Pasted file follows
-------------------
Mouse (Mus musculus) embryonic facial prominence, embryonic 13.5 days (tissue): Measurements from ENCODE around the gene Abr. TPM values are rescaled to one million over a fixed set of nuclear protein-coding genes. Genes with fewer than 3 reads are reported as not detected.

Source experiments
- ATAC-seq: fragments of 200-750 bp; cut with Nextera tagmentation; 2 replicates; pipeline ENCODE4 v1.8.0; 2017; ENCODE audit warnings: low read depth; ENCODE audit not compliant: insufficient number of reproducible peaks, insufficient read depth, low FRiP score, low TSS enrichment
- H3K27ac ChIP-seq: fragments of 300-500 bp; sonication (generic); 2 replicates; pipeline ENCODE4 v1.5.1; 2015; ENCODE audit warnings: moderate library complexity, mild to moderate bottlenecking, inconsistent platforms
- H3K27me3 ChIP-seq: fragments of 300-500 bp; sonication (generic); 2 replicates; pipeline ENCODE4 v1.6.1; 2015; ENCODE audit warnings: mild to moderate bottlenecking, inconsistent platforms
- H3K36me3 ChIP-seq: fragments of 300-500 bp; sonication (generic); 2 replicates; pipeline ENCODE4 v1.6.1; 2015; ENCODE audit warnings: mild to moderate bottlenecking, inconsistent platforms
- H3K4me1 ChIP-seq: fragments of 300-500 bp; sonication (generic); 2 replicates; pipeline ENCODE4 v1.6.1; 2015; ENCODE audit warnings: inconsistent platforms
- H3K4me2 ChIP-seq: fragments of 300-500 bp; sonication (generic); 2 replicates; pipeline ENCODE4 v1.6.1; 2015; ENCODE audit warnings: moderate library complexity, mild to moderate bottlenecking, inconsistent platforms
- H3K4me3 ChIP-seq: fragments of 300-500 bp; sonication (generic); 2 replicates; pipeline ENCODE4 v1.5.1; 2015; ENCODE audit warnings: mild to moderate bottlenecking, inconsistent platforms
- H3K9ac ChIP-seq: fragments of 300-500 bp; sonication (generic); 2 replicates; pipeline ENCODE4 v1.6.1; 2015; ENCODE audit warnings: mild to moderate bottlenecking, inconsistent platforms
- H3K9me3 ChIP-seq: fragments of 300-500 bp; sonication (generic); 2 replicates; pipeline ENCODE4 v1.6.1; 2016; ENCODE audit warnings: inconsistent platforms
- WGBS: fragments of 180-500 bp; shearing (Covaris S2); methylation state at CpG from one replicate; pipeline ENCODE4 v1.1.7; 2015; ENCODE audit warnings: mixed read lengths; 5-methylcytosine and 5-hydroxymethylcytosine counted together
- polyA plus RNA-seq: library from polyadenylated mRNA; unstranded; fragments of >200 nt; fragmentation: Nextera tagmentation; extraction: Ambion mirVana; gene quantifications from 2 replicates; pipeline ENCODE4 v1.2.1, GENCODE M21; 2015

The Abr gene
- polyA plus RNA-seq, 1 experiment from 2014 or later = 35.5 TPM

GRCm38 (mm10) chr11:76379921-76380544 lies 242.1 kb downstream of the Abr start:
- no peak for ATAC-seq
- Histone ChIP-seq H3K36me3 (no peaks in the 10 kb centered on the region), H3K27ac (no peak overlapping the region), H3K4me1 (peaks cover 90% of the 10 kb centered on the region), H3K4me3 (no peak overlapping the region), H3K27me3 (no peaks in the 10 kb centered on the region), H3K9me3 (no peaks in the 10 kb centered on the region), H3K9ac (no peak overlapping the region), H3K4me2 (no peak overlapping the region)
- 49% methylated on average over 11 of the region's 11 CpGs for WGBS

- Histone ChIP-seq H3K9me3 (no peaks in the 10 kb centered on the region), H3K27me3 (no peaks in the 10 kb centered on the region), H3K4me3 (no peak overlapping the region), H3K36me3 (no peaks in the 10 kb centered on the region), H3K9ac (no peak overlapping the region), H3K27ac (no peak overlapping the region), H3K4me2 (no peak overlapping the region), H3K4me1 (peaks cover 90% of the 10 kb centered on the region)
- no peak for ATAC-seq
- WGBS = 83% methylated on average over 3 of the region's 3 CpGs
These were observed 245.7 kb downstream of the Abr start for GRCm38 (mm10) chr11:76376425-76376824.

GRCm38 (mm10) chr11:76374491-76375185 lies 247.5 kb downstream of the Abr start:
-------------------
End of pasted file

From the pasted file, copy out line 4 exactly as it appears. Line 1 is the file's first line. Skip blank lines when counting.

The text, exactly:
- H3K27ac ChIP-seq: fragments of 300-500 bp; sonication (generic); 2 replicates; pipeline ENCODE4 v1.5.1; 2015; ENCODE audit warnings: moderate library complexity, mild to moderate bottlenecking, inconsistent platforms